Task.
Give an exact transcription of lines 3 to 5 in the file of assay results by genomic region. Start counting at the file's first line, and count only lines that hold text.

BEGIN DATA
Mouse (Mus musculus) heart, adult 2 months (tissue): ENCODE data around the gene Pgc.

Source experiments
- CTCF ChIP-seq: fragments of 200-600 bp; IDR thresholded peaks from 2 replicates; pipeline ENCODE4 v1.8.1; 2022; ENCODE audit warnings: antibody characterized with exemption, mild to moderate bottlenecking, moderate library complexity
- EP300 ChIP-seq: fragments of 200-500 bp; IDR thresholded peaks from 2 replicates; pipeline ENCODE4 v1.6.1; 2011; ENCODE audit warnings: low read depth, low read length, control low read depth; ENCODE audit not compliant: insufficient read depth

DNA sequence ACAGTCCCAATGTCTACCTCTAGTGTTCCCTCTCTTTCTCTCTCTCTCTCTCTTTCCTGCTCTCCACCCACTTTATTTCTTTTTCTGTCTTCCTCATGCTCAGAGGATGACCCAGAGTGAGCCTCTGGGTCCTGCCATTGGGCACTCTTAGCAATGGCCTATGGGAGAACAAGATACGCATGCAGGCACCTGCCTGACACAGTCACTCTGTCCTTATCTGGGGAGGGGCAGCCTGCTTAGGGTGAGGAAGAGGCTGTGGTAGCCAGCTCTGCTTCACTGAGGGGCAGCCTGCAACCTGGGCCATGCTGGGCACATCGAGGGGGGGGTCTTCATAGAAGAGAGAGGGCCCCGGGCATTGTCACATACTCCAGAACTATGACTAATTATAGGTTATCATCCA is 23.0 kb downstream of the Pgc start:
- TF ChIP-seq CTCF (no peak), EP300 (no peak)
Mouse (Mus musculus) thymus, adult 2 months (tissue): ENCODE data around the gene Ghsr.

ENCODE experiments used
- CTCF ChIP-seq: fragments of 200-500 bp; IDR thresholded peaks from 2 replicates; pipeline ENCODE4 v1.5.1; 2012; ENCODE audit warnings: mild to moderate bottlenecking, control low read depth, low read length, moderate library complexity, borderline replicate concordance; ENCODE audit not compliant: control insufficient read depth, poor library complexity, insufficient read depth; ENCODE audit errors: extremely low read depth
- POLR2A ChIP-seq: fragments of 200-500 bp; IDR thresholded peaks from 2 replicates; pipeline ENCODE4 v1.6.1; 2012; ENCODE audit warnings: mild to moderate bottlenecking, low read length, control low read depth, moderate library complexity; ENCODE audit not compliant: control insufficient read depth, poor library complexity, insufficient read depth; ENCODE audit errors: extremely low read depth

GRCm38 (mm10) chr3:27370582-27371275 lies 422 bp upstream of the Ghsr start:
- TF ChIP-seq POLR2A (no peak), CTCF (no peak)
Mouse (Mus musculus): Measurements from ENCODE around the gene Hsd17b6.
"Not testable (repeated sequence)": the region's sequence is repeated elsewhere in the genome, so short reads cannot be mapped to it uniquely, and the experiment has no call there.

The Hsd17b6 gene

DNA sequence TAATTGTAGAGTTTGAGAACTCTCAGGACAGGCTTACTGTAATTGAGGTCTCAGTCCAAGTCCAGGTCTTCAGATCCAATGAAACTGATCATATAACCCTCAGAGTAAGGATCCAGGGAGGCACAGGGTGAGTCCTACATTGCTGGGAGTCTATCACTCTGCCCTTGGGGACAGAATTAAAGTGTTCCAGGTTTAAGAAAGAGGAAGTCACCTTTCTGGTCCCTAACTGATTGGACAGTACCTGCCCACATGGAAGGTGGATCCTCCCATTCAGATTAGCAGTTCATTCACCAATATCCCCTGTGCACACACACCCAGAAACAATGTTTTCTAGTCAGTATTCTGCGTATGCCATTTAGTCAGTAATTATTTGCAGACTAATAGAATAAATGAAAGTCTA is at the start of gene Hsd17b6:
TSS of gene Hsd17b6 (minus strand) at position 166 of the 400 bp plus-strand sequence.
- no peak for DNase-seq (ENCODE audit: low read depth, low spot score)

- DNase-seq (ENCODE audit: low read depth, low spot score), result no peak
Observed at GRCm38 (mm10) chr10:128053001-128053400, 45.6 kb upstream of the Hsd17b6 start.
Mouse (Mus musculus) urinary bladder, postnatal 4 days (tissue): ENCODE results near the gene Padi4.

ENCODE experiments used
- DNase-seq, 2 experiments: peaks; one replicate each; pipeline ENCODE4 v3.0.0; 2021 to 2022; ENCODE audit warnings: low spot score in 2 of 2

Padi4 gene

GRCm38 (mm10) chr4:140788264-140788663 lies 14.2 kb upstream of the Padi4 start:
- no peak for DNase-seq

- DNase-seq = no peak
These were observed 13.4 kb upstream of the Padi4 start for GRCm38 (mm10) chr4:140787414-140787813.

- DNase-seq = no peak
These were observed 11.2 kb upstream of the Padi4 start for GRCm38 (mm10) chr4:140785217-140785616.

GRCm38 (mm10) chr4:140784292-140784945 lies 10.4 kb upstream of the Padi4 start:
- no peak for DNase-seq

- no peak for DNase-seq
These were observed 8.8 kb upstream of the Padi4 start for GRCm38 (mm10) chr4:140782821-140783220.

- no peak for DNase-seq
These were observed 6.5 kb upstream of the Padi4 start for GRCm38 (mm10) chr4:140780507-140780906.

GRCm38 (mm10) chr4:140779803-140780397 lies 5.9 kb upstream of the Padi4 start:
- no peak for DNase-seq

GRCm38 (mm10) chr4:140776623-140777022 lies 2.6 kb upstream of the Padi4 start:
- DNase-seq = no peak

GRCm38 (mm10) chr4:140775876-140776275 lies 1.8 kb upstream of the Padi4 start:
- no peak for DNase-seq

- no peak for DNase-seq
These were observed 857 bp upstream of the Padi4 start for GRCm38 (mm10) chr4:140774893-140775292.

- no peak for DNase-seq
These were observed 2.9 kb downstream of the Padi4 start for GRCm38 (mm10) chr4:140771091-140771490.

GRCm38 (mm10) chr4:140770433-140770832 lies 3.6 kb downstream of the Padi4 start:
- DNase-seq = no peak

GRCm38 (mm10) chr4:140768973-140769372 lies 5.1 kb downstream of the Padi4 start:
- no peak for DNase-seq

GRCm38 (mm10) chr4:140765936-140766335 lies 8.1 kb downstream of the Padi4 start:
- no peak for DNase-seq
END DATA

- CTCF ChIP-seq: fragments of 200-600 bp; IDR thresholded peaks from 2 replicates; pipeline ENCODE4 v1.8.1; 2022; ENCODE audit warnings: antibody characterized with exemption, mild to moderate bottlenecking, moderate library complexity
- EP300 ChIP-seq: fragments of 200-500 bp; IDR thresholded peaks from 2 replicates; pipeline ENCODE4 v1.6.1; 2011; ENCODE audit warnings: low read depth, low read length, control low read depth; ENCODE audit not compliant: insufficient read depth

DNA sequence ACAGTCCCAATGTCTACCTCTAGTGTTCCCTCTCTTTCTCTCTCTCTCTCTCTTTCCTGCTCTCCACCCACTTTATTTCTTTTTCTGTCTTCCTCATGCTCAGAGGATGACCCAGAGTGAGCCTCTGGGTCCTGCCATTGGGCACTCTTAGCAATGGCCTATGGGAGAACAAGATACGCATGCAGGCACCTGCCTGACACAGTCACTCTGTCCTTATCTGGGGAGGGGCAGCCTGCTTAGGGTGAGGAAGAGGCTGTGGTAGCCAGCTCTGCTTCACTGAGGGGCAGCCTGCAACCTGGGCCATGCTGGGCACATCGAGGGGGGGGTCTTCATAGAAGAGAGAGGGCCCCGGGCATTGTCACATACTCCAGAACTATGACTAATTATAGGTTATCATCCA is 23.0 kb downstream of the Pgc start: